Women In GIS: Diane Thompson

By Directions Staff

What is your position in your company?

I have been in the geomatics business for thirty years, and for the past three have been running my own consulting business, Earth Observation Services.I am a geographer by training, and began my professional career working in airborne remote sensing in Calgary for a small, start-up company.

Diane Thompson
Those were the days before the launch of Landsat-1 (ERTS-1), when remote sensing was a new term and an exciting new field of endeavour.The early work involved flying around the country in a little airplane, doing field surveys, writing reports, developing new applications for the remote sensing data, and writing proposals.

I was with the company for 24 years, and the company and my position continued to grow and change.I consider myself very fortunate to have been working in this field, on the leading edge of remote sensing applications development, the development of an international service business, the integration of GIS and other technologies into the field of geomatics, and especially in the field of airborne and satellite radar applications.

Finally, though, I moved on to a senior position in an engineering and environmental company based in Calgary, to help set up their geomatics business.A forward-thinking company, they had recognized the value of geomatics technologies, but needed assistance with getting from the use of very simple GIS applications into a fully integrated GIS/remote sensing/GPS functionality.I assisted with the acquisition of a small geomatics company and expanded their geomatics capability to handle large environmental and engineering projects.As that unit became self-sufficient, I left to form my own consulting business, providing geomatics business development and market evaluation services.

What is your background?

I have an M.Sc.in Geography/Remote Sensing, from the University of Western Ontario.My initial training was in physical geography/climatology, and I half-completed a Master's in that area before I began work in the emerging remote sensing field.That was so challenging and exciting that I changed fields and completed my M.Sc.degree in remote sensing in 1975, when very few universities even had remote sensing programs.

Would you recommend GIS to other women?

I cannot imagine having had a more exciting and constantly stimulating career.The opportunities seem to me today to be limitless, as they have throughout my own career.People are entering the geomatics field through every discipline imaginable, and the acceptance and use of spatial data is growing rapidly.I believe that you can make a geomatics opportunity happen in whatever area you choose, no matter what your gender.What is helpful today, though, is that there are more and more women in the field to act as mentors and role models.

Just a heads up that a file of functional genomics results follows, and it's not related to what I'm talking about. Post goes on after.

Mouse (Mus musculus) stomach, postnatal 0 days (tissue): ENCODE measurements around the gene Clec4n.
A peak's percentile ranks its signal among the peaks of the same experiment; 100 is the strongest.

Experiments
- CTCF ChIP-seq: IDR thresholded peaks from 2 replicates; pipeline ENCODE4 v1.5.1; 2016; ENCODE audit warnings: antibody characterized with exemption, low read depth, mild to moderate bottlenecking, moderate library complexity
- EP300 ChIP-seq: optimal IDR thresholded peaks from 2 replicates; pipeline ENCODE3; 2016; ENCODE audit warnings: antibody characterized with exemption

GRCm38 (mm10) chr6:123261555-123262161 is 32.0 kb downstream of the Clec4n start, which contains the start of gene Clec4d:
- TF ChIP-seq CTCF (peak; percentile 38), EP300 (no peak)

What is the accomplishment of which you are most proud?

Much as I have been able to accomplish things during my working career, I am very pleased to have been able to spend time outside of my geomatics job, working in the geomatics community.I have been so fortunate to have had the opportunity to work with national and provincial geomatics industry associations, with the Canadian Remote Sensing Society, with university and government advisory committees, in organizing technical conferences nationally and internationally, and generally trying to educate and inform others about the benefits of geomatics technologies.I would like to believe that has made some kind of difference.

And to cap all that off, my daughter is now a successful professional in the same field - that's her accomplishment, not mine, but I am very proud of it!

What does your typical day or week look like?

My work day begins with receiving and sending emails, and dealing with telephone communications as required.The rest of the day involves doing research on the Internet and obtaining information by telephone, and then writing reports.Perhaps once a week, I have a business meeting in the city to attend, possibly making a presentation at the meeting.I work from my home on an acreage, sitting at my laptop in front of the study window with a view of the Rocky Mountains about 100 km in the distance.When my back gets stiff, I take the dog for a walk.It's a great way to work.A considerable part of the week is spent dealing with the business of the industry association I am chairing this year - emailing, telephoning, organizing and attending meetings.

Why is GIS an exciting industry in which to participate?

So much about the technology is changing rapidly that it requires a large effort simply to stay up to date.The industry itself is changing just as rapidly.Companies are merging and being sold off, commercialization is increasing, and many new companies are starting up.A recent survey done here in Alberta showed that a large majority of the companies in the geomatics business are very small, home-based businesses.That in itself is a great change from a decade ago.

What is the most important "next thing" that will happen in geomatics?

We are likely to see a big explosion in the use of geospatial information as the technologies permit faster dissemination of large volumes of data over the Internet, and thus access to this information is greatly facilitated.

Before you came to GIS, what did you think your career would be?

As a kid, I planned to be a high school geography teacher.Then I wanted to be a climatologist.Although I'm sure I could have become involved in geomatics from either of those careers, I'm pleased that things worked out the way they did!

Email: .(JavaScript must be enabled to view this email address)
More Women in GIS

Published Wednesday, July 26th, 2000

Written by Directions Staff

If you liked this article subscribe to our newsletter...stay informed on the latest geospatial technology

© 2016 Directions Media. All Rights Reserved.